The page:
* LATVIA: - Changes to treaties require a parliamentary approval. However, the constitution says that more than half of the 100-member parliament can demand a referendum on any "significant" changes to treaties that guide Latvia's participation in the European Union.
* LITHUANIA: - Treaty changes are approved by parliament. Parliament ratified the Lisbon Treaty in May 2008 after just two months. However an official said that depending on what is proposed, Lithuania may need to alter the country's constitutional law which needs a bigger majority.
* NETHERLANDS: - A treaty change will have to be put to a parliamentary vote, but would not require a referendum. The Lisbon Treaty was put to a vote in parliament in 2007.
* POLAND: - Poland does not require a referendum to change the EU Treaty as long as the change does not force an amendment to the constitution.
- The change is very likely to be endorsed by Prime Minister Donald Tusk's centrist, pro-European cabinet. It then requires the parliament's approval before President Bronislaw Komorowski - a close Tusk ally - signs it into law.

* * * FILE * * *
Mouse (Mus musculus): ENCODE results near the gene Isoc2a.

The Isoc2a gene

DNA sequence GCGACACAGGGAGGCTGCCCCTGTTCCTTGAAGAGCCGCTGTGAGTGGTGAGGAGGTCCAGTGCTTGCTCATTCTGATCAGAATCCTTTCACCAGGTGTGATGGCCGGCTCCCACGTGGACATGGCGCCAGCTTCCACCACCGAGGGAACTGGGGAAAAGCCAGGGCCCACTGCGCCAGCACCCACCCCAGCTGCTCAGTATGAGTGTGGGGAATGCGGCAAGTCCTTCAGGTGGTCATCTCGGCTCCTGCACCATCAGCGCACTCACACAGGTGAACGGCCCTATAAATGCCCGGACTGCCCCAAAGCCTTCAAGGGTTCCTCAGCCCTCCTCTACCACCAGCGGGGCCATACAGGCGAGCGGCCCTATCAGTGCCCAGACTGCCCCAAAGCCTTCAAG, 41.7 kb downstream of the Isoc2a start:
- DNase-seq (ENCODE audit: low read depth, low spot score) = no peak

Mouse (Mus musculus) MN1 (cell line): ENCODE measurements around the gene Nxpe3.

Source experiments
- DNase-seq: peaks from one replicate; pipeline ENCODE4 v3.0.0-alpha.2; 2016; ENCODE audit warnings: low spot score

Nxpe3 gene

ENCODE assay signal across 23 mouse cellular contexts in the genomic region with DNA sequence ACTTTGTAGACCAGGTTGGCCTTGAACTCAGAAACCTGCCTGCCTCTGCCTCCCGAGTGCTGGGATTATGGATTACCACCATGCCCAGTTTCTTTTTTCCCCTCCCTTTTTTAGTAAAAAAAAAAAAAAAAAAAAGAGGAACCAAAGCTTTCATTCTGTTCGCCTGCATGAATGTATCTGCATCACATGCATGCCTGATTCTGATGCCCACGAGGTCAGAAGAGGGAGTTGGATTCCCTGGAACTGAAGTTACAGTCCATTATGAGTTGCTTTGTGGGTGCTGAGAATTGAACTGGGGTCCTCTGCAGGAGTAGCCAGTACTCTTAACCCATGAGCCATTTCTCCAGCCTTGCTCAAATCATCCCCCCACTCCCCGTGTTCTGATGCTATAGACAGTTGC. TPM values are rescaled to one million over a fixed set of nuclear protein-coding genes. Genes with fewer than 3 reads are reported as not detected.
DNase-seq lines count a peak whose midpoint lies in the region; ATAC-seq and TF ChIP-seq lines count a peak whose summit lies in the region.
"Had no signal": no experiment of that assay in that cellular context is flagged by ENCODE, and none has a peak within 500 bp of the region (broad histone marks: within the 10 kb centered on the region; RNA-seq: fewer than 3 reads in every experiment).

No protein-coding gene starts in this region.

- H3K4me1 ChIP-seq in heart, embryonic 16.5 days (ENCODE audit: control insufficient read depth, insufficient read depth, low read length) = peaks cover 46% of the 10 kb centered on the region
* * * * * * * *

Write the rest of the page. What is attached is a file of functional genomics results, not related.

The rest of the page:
- The same procedure took place when the Lisbon Treaty was approved in Poland.
* PORTUGAL: - There is no formal requirement in Portugal for a treaty change to be put through a referendum. However the government can decide at any point to hold a referendum, seeking greater legitimacy for controversial or sensitive measures.
- The Lisbon Treaty only required parliamentary approval and passed easily in April 2008.
* SLOVAKIA: - Parliament needs to approve any changes in international treaties with a constitutional majority, which means at least 90 votes out of total 150.